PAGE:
Will Macquarie prove to be the canary in the coal mine? Like its larger global rivals, the Australia-based bank has added staff in recent months. Meanwhile its business propects have declined since March, in line with a softening in many bulge-bracket banks' top-line performance last quarter. That's causing growing chatter that Macquarie will soon shift from acquiring and hiring to firing mode.
A UBS research note Friday urged the Australian bank to cut jobs in order to spread what looks to be a shrinking compensation pool across a smaller number of bankers. That could help Macquarie retain talented staff who apparently have been fleeing to better-paying rivals.
Summarizing the note by UBS analyst Jonathan Mott, The Australian reports:
Using the "cake and slice" theory, he noted that pay at Macquarie's investment banking division in the six months ended March 2010 was $231,000 per employee, less than half the numbers at rivals Goldman Sachs and Deutsche Bank.
Mott wrote that compensation may become a "material hurdle for staff retention and the ability to attract high- quality recruits," unless brought back in line with global peers.
Macquarie Chief Executive Nicholas Moore did little to dispel talk layoffs may lie ahead when he delivered a quarterly update last week. Noting that business recently has fallen off in the advisory, securities, fixed income and commodities divisions, which together generate more than two-thirds of group income, he said results will trail last fiscal year's numbers if conditions don't pick up.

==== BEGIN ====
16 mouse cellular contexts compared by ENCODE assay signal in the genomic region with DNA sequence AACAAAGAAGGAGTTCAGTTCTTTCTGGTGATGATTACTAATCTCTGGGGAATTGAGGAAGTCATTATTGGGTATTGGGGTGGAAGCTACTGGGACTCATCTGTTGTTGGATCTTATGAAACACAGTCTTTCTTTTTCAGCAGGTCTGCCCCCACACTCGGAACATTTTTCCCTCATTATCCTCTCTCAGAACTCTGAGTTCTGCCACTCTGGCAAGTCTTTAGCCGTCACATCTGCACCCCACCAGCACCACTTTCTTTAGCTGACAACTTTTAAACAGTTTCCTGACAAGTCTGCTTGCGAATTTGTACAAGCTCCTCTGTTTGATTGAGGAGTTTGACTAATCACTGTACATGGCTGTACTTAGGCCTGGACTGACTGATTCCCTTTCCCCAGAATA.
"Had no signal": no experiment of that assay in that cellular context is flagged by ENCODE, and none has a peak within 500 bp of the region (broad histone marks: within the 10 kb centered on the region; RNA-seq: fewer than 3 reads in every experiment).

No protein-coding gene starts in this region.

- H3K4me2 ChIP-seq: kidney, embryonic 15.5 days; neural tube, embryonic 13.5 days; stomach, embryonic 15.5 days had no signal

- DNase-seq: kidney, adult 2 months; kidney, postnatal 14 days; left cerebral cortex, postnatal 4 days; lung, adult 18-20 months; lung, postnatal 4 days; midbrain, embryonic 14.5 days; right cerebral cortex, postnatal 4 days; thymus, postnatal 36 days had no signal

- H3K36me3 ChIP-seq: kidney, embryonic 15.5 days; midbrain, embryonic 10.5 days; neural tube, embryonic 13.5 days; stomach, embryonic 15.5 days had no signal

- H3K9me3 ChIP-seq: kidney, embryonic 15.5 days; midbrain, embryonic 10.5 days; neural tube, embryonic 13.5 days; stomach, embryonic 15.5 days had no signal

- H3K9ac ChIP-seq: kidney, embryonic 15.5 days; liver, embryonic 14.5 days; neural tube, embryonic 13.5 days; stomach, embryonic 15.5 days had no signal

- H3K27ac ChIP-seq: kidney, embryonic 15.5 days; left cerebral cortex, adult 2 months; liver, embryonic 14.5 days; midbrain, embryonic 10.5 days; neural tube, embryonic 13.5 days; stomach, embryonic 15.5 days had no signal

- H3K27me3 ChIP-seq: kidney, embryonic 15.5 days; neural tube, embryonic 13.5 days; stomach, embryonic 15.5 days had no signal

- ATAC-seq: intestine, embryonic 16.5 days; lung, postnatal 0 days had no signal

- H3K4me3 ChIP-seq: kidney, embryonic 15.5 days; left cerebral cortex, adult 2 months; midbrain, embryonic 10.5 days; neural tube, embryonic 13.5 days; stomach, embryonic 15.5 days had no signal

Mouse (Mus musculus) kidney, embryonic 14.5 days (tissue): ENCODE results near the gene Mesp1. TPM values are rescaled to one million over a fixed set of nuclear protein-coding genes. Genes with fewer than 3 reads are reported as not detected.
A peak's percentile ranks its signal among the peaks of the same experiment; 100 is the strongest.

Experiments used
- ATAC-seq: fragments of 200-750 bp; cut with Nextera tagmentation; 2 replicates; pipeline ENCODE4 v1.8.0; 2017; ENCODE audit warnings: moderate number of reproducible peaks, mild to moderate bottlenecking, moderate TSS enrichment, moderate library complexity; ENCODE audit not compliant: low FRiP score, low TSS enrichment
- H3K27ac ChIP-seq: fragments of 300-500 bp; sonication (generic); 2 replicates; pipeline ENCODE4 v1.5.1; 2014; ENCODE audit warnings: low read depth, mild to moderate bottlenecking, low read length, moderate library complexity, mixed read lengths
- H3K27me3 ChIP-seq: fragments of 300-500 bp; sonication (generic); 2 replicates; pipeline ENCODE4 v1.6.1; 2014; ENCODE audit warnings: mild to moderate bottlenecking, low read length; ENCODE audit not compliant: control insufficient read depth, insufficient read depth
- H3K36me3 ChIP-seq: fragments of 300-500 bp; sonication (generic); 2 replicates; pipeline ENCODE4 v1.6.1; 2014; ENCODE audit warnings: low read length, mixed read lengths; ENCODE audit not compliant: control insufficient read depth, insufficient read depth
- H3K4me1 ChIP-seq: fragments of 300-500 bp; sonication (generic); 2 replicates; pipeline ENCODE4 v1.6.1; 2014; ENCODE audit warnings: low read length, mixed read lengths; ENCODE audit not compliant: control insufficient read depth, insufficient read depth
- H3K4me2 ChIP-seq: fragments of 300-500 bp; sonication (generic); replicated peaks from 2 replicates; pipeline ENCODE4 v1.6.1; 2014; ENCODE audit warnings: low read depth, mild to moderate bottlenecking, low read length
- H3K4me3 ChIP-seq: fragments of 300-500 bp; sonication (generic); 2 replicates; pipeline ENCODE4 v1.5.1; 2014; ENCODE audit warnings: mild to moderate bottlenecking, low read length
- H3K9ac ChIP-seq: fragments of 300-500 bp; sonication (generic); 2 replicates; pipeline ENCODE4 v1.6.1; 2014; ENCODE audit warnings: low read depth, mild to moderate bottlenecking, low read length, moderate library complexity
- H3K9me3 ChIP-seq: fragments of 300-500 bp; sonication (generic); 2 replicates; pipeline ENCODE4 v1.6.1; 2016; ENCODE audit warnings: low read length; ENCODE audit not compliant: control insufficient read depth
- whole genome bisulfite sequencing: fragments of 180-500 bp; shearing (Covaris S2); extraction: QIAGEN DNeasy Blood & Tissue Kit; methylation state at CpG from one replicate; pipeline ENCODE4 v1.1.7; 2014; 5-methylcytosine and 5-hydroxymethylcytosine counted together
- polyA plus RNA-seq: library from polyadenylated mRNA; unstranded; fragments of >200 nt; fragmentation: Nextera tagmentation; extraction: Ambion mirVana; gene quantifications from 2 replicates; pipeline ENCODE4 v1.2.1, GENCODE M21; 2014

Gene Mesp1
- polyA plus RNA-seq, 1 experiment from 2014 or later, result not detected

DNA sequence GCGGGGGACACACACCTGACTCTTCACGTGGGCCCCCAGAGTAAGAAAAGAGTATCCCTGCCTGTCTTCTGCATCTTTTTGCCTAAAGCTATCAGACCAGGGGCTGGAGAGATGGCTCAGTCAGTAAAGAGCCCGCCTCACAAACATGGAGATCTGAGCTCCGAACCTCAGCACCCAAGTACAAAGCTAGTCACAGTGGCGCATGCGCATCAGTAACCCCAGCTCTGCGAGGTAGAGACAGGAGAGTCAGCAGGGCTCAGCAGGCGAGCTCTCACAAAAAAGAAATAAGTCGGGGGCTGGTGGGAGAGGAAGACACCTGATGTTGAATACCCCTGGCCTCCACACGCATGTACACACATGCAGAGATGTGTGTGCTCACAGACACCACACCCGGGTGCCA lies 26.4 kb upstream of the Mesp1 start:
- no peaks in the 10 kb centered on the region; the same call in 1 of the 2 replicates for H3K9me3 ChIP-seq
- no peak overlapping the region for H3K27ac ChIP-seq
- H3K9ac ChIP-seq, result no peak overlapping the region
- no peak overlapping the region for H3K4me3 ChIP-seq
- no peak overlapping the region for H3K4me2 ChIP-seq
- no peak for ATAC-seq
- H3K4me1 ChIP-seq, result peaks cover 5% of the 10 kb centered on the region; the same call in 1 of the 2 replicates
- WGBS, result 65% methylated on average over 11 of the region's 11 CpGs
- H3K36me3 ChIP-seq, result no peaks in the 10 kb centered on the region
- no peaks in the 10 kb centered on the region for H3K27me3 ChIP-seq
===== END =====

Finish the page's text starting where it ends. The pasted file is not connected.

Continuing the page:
Moore went on to indicate the bank is re-thinking its development plans, including "resources," for each major business unit. And he wouldn't rule out staff cuts.
What makes the Australian bank a potential bellwether is it's been among the world's most aggressive institutions in enlarging its global footprint since last autumn. Headcount in Macquarie's securities division jumped 10 percent from September 2009 through March 2010. In the Americas, Macquarie added almost 1,300 employees during that period, a 58 percent rise. Most came through the acquisitions of asset management firm Delaware Investments, broker-dealer Fox-Pitt Kelton, and Canadian wealth manager Blackmont Capital. However, Bloomberg observes the firm has endured "a stream of senior-level departures this year," including Andrew Low, chief operating officer of the investment banking unit, and U.S. capital markets chief Jim Rossman.